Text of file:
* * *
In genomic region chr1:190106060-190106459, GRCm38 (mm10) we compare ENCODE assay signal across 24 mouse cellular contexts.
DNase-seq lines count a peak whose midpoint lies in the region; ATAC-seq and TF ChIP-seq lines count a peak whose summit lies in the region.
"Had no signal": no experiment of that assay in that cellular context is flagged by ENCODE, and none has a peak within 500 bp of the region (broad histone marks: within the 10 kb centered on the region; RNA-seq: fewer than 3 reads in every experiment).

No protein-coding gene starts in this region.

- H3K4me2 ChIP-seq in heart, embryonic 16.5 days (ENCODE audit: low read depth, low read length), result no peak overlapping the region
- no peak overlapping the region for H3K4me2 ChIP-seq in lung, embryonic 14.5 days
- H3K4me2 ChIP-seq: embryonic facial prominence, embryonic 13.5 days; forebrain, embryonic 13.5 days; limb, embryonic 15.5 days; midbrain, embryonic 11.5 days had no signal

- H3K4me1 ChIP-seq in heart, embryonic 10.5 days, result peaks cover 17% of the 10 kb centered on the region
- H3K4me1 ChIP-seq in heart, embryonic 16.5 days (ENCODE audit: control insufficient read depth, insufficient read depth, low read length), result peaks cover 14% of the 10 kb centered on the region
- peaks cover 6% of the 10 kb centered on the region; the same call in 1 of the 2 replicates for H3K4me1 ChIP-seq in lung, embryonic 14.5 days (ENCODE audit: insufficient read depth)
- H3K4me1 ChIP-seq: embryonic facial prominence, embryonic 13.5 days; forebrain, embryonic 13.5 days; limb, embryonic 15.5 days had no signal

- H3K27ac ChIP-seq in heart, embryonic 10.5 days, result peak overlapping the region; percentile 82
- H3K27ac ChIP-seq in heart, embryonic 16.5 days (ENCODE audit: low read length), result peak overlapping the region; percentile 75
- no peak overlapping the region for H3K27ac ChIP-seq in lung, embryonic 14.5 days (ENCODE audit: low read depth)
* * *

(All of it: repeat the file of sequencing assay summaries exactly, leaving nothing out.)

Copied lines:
In genomic region chr1:190106060-190106459, GRCm38 (mm10) we compare ENCODE assay signal across 24 mouse cellular contexts.
DNase-seq lines count a peak whose midpoint lies in the region; ATAC-seq and TF ChIP-seq lines count a peak whose summit lies in the region.
"Had no signal": no experiment of that assay in that cellular context is flagged by ENCODE, and none has a peak within 500 bp of the region (broad histone marks: within the 10 kb centered on the region; RNA-seq: fewer than 3 reads in every experiment).

No protein-coding gene starts in this region.

- H3K4me2 ChIP-seq in heart, embryonic 16.5 days (ENCODE audit: low read depth, low read length), result no peak overlapping the region
- no peak overlapping the region for H3K4me2 ChIP-seq in lung, embryonic 14.5 days
- H3K4me2 ChIP-seq: embryonic facial prominence, embryonic 13.5 days; forebrain, embryonic 13.5 days; limb, embryonic 15.5 days; midbrain, embryonic 11.5 days had no signal

- H3K4me1 ChIP-seq in heart, embryonic 10.5 days, result peaks cover 17% of the 10 kb centered on the region
- H3K4me1 ChIP-seq in heart, embryonic 16.5 days (ENCODE audit: control insufficient read depth, insufficient read depth, low read length), result peaks cover 14% of the 10 kb centered on the region
- peaks cover 6% of the 10 kb centered on the region; the same call in 1 of the 2 replicates for H3K4me1 ChIP-seq in lung, embryonic 14.5 days (ENCODE audit: insufficient read depth)
- H3K4me1 ChIP-seq: embryonic facial prominence, embryonic 13.5 days; forebrain, embryonic 13.5 days; limb, embryonic 15.5 days had no signal

- H3K27ac ChIP-seq in heart, embryonic 10.5 days, result peak overlapping the region; percentile 82
- H3K27ac ChIP-seq in heart, embryonic 16.5 days (ENCODE audit: low read length), result peak overlapping the region; percentile 75
- no peak overlapping the region for H3K27ac ChIP-seq in lung, embryonic 14.5 days (ENCODE audit: low read depth)